“Tweens may not want to hear (or believe) stories of our life experiences but we certainly learn a lot by growing up and can relate to what they are going through in many ways,” says Baroud. Being honest with our kids about our experiences (including mistakes we’ve made, and consequences we’ve faced as a result) can sometimes help tweens connect with us more.
“Establish a support system and don’t wait to ask for help.”
Susan P. Horton, Licensed Marriage and Family Therapist and bestselling author of “Raising a Resilient Family: How to Create Strong Connection and Communication in a Deeply Distracted World,” says that parents should talk with their tweens about building a network of friends, family and trusted adults at a time when they are on the precipice of so many big changes (like puberty and middle school). “Having emotional support and someone to talk to can make a difference when managing stress,” says Horton. She recommends parents encourage their tweens to “talk to a trusted adult, school counselor or mental health professional when struggling with mental health or overwhelming thoughts.”
Self-care talk is often marketed toward adults these days, but tweens should also hear these reminders from their parents. Horton says some ways to help your tween learn about self-care is by reminding them to “set boundaries online,” and “engage in offline interests that promote connection and personal growth.” Help your tween identify some of these interests (whether it’s sports, music, art, or spending time in nature) and find ways to support them.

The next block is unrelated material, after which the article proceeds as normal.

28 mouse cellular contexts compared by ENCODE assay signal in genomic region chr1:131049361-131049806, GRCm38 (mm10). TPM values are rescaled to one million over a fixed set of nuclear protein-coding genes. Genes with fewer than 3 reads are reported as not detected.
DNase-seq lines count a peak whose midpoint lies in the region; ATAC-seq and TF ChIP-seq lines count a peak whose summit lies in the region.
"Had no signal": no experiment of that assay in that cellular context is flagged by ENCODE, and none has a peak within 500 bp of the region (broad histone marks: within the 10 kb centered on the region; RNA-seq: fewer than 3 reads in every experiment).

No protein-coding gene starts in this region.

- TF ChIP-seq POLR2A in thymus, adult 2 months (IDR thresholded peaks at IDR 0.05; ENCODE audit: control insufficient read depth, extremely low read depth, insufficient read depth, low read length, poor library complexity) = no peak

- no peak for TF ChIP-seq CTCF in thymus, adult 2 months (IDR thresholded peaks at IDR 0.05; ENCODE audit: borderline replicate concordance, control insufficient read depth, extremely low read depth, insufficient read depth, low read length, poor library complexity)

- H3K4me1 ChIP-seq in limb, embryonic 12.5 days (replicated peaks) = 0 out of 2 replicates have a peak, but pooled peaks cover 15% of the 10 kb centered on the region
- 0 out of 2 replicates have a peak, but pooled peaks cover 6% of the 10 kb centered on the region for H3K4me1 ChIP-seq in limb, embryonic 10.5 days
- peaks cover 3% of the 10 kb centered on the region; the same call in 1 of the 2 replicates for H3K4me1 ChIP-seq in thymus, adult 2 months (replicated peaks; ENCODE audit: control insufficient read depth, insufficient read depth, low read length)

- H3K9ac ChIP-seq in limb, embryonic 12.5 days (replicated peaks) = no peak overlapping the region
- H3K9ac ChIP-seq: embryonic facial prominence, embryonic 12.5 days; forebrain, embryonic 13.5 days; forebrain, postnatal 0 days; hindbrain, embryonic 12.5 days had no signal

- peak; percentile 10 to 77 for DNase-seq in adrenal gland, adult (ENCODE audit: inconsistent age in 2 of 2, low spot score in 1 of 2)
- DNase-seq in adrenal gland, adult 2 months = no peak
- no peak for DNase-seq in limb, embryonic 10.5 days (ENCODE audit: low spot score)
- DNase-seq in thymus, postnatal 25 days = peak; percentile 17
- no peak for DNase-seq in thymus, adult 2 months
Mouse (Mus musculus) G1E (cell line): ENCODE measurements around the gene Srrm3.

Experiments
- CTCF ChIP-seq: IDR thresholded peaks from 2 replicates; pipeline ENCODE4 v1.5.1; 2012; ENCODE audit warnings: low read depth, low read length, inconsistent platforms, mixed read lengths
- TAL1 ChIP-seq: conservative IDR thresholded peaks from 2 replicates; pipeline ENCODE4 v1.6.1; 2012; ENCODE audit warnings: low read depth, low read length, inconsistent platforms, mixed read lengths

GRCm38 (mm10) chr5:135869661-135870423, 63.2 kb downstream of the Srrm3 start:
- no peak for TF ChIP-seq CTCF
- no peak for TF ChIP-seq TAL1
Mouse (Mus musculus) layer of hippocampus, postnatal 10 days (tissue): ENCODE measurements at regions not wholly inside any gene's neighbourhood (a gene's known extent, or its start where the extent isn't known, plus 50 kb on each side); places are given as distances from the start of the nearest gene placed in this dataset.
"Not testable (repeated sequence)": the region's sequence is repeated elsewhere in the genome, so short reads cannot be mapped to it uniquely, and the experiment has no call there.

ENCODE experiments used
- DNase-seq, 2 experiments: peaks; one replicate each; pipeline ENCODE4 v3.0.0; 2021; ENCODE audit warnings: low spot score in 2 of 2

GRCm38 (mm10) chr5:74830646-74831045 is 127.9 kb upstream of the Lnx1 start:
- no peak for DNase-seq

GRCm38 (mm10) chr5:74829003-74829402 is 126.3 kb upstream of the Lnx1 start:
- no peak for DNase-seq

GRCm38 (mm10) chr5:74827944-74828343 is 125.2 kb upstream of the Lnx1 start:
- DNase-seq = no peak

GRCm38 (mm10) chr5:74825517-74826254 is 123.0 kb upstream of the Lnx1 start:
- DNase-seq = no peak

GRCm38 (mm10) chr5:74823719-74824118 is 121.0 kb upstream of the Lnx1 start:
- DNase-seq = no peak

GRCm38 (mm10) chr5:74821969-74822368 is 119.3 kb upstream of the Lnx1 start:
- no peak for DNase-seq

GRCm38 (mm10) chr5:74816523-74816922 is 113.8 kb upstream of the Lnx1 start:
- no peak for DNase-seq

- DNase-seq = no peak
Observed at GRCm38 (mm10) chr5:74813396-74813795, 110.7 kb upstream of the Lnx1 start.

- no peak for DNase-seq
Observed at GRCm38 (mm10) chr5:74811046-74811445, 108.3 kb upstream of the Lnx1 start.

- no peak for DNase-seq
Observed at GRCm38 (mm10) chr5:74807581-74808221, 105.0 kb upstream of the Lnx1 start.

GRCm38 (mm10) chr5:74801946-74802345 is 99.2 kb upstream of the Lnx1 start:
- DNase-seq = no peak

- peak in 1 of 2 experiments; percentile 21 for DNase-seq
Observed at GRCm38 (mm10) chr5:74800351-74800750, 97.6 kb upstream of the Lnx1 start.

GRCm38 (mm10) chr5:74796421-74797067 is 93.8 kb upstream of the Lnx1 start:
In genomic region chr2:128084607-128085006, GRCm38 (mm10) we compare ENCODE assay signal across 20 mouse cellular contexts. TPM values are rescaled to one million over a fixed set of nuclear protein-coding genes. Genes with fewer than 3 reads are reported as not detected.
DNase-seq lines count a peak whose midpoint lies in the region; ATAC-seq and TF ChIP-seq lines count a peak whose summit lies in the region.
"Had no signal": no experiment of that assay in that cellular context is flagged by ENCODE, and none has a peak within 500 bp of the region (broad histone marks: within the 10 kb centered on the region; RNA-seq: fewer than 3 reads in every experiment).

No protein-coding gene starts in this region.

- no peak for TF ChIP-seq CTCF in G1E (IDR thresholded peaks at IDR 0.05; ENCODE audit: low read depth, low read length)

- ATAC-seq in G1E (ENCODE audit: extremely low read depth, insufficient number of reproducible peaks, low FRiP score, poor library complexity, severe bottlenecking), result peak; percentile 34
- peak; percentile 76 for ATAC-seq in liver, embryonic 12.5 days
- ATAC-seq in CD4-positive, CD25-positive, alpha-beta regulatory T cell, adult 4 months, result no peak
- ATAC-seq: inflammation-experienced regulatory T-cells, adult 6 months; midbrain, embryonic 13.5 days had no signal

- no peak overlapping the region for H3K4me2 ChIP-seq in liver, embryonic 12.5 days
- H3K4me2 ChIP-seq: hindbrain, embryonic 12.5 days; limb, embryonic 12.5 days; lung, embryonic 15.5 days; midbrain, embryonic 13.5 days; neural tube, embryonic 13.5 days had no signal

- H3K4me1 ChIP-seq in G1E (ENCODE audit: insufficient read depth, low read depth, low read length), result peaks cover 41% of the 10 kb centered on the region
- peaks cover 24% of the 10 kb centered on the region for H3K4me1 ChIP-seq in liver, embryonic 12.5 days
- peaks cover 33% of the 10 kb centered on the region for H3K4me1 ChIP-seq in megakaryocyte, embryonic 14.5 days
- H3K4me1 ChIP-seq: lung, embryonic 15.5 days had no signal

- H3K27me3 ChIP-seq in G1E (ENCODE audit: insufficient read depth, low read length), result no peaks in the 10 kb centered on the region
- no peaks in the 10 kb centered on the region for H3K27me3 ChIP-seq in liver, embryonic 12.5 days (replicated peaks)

“Set realistic goals and practice time management.”
You’ve been managing most things for your child up to this point, but while tweens might initially struggle with having to set their own goals and work on their time management, you won’t do them any favors by giving in. Teach tweens to “break down large tasks into smaller, manageable steps. This reduces overwhelming feelings and increases a sense of accomplishment,” says Horton. She recommends getting your child an agenda or planner and helping them create a schedule to stay organized and reduce their stress related to deadlines. They will appreciate it in time.
“Be kind to everyone, even if they aren’t your friend.”